Society & Culture

Drug addiction, Darwinism lurk behind “Dr. Jekyll and Mr. Hyde”

For Halloween season, Northfield author reviews horror classics for Halloween season

Editor’s note: for the Halloween season, author Peter Fernandez of Northfield has authored thoughtful reviews of two horror classics: Robert Louis Stevenson’s “The Strange Case of Dr. Jekyll and Mr. Hyde” and (in an upcoming issue) Mary Shelley’s “Frankenstein.”

By Peter R. Fernandez

You may assume familiarity with Robert Louis Stevenson’s “The Strange Case of Dr. Jekyll and Mr. Hyde” if you’ve seen one of its countless film adaptations. But, like so many other classic novels, or in this case, novella, movie producers often surgically dislodge the original literary organs, and transplant them with standard theatrical invention. 

After the publication of Stevenson’s 1886 Victorian classic, popular American actor Richard Mansfield bought the rights to the 13,500 word fiction, and hired Boston writer Thomas A. Sullivan to adapt the story for the stage.

Both men judiciously realized that a drama concerning half a dozen stodgy, emotionally and sexually repressed, unmarried Englishmen, could not possibly produce quality dramatic tension. Ergo, Sullivan spooned two more ingredients into the frothing formula of fantasy, felony, and existential frustration with a pristine fiancée and a seductive tavern tart, both to titillate poor Jekyll’s infantile id, and torture his elegant ego.  

Unfortunately, the Frederic March (1930), and Spencer Tracy (1941) title character variants, as seen on TMC, were amply altered for mass audience consumption. The literary souls of Dracula and Frankenstein were also damned by gimmicky renovation and blasphemous conversion to the silver screen.  

Another glaring celluloid omission regarding this horror classic is the genuine stature and appearance of Jekyll’s homicidal half: “Mr. Hyde was pale and dwarfish; he gave an impression of deformity without any nameable malformation, he had a displeasing smile….,” according to the diary account of Jekyll’s friend, Dr. Lanyon: “… a sort of murderous mixture of timidity and boldness… God bless me the man seems hardly human. Something troglodytic, shall we say…”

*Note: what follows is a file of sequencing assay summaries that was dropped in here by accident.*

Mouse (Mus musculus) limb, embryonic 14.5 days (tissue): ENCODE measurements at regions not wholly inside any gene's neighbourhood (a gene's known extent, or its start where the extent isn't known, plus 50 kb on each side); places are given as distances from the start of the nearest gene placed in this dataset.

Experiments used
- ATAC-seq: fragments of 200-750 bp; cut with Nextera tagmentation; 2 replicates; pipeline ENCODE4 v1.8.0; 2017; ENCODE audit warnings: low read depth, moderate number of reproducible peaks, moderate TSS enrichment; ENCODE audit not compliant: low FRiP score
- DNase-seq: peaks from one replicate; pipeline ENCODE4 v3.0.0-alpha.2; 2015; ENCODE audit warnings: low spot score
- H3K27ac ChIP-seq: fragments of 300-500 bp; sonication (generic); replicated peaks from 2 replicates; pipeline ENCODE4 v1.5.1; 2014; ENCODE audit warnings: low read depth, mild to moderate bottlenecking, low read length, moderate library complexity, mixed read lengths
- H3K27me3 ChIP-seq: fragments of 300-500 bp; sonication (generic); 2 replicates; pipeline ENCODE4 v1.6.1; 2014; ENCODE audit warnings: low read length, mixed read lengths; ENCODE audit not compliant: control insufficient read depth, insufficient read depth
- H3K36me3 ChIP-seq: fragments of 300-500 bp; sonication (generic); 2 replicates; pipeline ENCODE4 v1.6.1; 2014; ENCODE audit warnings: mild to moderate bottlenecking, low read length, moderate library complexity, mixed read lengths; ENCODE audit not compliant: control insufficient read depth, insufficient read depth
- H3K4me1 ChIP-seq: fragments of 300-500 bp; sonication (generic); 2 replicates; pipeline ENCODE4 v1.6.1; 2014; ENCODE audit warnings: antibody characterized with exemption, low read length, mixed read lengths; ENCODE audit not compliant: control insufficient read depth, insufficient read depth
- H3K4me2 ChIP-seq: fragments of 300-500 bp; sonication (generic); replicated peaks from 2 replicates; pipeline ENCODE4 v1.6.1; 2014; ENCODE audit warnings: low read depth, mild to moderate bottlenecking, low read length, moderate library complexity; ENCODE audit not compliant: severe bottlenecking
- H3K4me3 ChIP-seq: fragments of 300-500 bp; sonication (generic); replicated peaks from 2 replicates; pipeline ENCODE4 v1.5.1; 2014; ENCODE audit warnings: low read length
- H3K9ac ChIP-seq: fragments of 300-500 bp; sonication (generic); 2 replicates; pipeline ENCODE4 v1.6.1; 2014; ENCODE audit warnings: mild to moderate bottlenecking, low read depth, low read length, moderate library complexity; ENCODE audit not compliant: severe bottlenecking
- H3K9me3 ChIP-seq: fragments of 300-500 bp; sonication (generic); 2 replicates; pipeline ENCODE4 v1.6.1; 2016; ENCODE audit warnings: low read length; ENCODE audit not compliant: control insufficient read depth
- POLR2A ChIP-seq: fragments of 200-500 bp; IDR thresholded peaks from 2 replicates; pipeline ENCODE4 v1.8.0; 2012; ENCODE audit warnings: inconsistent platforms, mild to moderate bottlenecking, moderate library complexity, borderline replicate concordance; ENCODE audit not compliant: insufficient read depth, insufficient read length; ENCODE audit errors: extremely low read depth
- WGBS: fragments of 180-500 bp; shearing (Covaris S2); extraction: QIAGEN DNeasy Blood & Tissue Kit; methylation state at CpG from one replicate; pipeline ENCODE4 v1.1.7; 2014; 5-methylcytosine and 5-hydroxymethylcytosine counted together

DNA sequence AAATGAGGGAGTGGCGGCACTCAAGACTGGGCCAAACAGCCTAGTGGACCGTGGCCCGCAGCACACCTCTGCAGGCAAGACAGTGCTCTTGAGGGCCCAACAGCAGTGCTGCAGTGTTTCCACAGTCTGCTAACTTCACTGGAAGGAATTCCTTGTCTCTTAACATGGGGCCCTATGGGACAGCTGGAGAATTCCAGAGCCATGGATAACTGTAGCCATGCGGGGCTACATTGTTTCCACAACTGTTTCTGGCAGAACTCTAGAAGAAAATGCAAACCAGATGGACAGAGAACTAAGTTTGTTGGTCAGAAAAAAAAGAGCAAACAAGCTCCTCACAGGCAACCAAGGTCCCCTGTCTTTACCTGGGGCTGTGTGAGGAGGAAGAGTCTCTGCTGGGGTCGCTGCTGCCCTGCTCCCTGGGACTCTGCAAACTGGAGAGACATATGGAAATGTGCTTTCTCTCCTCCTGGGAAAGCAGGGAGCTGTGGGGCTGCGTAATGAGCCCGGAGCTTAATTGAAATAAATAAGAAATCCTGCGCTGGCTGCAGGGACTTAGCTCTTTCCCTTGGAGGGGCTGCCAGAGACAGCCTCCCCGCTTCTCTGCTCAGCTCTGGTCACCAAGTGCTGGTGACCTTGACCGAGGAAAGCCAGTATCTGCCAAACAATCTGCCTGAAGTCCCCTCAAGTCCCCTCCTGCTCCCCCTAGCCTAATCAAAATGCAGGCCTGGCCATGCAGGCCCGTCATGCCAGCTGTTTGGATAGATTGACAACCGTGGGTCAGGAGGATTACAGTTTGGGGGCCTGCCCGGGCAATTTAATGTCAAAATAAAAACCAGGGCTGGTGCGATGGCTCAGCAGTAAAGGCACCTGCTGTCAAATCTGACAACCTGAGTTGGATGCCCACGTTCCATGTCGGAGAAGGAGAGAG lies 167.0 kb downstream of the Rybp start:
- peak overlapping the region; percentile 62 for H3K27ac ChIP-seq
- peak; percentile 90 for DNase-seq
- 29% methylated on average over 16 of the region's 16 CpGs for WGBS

So why did Stevenson choose to portray Hyde as a diminutive and deformed man? This is explained in another of Jekyll’s letters: “The evil of my nature…was less robust and less developed after all nine-tenths a life of effort, virtue and control, it had been much less exercised and much less exhausted,,,”  Hence, Hyde had to be smaller, slighter and younger than Henry Jekyll.

Not unlike Mary Shelley’s Frankenstein and Bram Stoker’s Dracula, Stevenson chooses to define Jekyll/Hyde through personal letters and diary entries. The energetic and cat-footed Hyde could have been an autobiographical allusion to Stevenson’s wild youth in Edinburgh, Scotland, where, because of tuberculosis, the author, through parts of his short life (1832-97), medicated symptoms with wine, hashish and laudanum, an over-the-counter opium tincture.

Indeed, a brimming potion seems narcotic to his Dr. Jekyll: “There was something strange in my sensations, something indescribably new and, from its very novelty, incredibly sweet. I felt younger, lighter, happier in body; within I was conscious of a heady recklessness, a current of sensual images running like a mill race in my fancy, a solution of the bonds of obligation, and unknown but not an innocent freedom of the soul.”

Hyde also requires the formula to become Jekyll, again, in order to flee his cowardly crimes. “Think of it – I did not even exist! Let me but escape into my laboratory door but a second or two to mix and swallow the draught I had always standing ready; and whatever he had done, Edward Hyde would pass away like the stain of breath upon a mirror.”

Not unlike the drug addict, Jekyll is seeking existential escape through artificial compounds and indecent behaviors that ensnare and enslave him. Now dressed in ill-fitting clothes, Jekyll has degenerated and dissipated into Mr. Hyde, a fiendish dwarf on cockney skid-row.  

But there is more to this Victorian allegory than mere addiction, for Stevenson may have been describing the evolving human condition during the late 19th century. Sublime transformations were happening in the west through medicine (Pasteur, Madame Curie, Rontgen, Kolle), philosophy (Kierkegaard, Nietzsche, Schopenhauer), invention (Edison, Marconi, Bell, Tesla ,Forleisch), as well as  the introduction of Marxist politics and Freudian psychology.

Was Darwin’s relatively new and hugely popular Theory of Evolution critiqued by Stevenson upon his inventing Hyde as a godless, ape-like ancestor evolving into modern, secular-scientific man, Dr. Jekyll?  Or was the atheist author living vicariously thru his fiction’s unwitting scientist in the hopes of ridding the brave, new world of “superstitious and fabled” Judeo-Christianity’s “confining morality?”

It took Stevenson just three days to create his immediately successful text of terror. In a curious case of life imitating art, the author was regularly prescribed cocaine to help alleviate his tubercular symptoms in writing his groundbreaking glimpse into transhumanism.

PS: Cocaine is not good for you. It may have enabled a crippled artist to write for a season, because his body was failing him, but its toxic properties are poisonous and overtly habit forming.

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